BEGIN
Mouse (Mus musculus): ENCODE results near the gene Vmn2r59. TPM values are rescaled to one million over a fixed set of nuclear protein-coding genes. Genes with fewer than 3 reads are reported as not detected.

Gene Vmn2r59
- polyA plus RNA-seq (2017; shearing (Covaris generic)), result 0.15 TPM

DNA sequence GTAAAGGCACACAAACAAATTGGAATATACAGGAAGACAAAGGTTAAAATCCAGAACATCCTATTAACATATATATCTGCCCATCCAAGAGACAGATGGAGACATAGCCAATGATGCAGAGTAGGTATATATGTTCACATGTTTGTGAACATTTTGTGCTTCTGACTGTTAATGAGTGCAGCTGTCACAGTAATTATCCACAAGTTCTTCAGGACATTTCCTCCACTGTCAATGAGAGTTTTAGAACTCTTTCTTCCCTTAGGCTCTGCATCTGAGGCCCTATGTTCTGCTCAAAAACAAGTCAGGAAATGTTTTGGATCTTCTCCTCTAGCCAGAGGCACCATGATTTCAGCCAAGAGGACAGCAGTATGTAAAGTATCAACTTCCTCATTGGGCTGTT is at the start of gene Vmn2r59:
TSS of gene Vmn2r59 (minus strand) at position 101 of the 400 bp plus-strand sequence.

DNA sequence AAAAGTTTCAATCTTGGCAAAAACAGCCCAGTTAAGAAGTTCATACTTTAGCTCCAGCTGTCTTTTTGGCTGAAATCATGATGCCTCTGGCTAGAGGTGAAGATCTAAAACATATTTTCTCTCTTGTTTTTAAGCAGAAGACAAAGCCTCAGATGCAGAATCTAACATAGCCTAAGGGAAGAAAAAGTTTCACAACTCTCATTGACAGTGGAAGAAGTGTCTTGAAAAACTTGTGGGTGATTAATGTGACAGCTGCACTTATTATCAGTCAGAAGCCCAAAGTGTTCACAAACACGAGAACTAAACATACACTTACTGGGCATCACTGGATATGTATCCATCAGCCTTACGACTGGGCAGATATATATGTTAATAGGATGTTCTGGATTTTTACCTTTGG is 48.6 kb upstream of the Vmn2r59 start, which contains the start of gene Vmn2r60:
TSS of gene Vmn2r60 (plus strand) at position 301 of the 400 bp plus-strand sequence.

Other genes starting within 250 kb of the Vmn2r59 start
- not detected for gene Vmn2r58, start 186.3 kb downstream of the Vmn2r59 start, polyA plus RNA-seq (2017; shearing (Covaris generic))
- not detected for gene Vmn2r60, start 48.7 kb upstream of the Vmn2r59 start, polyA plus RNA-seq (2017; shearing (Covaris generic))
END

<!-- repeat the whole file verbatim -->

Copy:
Mouse (Mus musculus): ENCODE results near the gene Vmn2r59. TPM values are rescaled to one million over a fixed set of nuclear protein-coding genes. Genes with fewer than 3 reads are reported as not detected.

Gene Vmn2r59
- polyA plus RNA-seq (2017; shearing (Covaris generic)), result 0.15 TPM

DNA sequence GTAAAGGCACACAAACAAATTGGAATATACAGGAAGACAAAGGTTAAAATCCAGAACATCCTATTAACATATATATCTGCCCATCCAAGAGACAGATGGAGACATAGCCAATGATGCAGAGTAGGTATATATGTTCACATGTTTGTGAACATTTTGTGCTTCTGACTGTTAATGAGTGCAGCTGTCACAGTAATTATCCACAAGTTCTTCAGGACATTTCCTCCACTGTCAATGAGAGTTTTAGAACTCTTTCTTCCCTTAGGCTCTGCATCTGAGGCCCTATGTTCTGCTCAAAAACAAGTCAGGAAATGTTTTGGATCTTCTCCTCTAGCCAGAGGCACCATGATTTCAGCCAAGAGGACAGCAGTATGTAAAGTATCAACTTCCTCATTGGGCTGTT is at the start of gene Vmn2r59:
TSS of gene Vmn2r59 (minus strand) at position 101 of the 400 bp plus-strand sequence.

DNA sequence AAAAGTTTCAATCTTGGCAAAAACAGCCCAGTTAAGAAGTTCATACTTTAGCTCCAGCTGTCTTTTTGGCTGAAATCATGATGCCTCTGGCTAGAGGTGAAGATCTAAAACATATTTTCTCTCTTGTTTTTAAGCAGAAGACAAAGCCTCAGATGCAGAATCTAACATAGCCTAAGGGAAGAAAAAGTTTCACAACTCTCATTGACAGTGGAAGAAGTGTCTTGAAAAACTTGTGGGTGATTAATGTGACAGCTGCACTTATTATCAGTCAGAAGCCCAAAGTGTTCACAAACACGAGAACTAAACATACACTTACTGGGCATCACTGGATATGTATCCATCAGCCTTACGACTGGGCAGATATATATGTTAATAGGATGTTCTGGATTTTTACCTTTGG is 48.6 kb upstream of the Vmn2r59 start, which contains the start of gene Vmn2r60:
TSS of gene Vmn2r60 (plus strand) at position 301 of the 400 bp plus-strand sequence.

Other genes starting within 250 kb of the Vmn2r59 start
- not detected for gene Vmn2r58, start 186.3 kb downstream of the Vmn2r59 start, polyA plus RNA-seq (2017; shearing (Covaris generic))
- not detected for gene Vmn2r60, start 48.7 kb upstream of the Vmn2r59 start, polyA plus RNA-seq (2017; shearing (Covaris generic))